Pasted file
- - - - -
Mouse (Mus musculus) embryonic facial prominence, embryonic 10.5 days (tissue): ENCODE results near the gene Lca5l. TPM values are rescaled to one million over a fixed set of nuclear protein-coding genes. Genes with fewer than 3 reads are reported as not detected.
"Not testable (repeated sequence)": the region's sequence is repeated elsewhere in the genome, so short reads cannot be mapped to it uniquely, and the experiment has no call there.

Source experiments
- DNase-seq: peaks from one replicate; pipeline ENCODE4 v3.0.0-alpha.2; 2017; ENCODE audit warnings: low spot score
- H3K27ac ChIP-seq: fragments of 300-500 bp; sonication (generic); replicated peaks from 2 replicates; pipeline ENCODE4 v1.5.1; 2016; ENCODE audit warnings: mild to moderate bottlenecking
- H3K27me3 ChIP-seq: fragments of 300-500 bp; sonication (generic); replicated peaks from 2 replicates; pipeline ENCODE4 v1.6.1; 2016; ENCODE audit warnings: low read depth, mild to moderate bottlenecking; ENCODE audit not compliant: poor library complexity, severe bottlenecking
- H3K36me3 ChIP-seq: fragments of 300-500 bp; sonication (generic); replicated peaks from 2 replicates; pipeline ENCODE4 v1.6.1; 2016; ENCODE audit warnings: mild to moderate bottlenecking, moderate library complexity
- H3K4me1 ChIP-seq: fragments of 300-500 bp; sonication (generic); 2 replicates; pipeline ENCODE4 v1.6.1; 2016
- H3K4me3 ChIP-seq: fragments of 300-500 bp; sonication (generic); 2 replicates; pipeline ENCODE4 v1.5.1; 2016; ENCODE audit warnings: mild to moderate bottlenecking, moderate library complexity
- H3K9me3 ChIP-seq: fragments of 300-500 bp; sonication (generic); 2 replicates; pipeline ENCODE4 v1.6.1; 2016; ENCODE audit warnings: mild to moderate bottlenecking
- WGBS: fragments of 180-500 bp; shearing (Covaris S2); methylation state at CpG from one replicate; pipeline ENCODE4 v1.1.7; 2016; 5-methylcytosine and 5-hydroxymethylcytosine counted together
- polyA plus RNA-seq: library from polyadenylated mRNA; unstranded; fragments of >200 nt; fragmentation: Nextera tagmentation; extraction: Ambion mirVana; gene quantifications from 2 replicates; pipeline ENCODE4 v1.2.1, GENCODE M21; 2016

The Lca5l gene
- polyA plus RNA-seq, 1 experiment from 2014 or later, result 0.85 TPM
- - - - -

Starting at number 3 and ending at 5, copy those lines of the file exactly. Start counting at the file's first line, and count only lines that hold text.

Source experiments
- DNase-seq: peaks from one replicate; pipeline ENCODE4 v3.0.0-alpha.2; 2017; ENCODE audit warnings: low spot score
- H3K27ac ChIP-seq: fragments of 300-500 bp; sonication (generic); replicated peaks from 2 replicates; pipeline ENCODE4 v1.5.1; 2016; ENCODE audit warnings: mild to moderate bottlenecking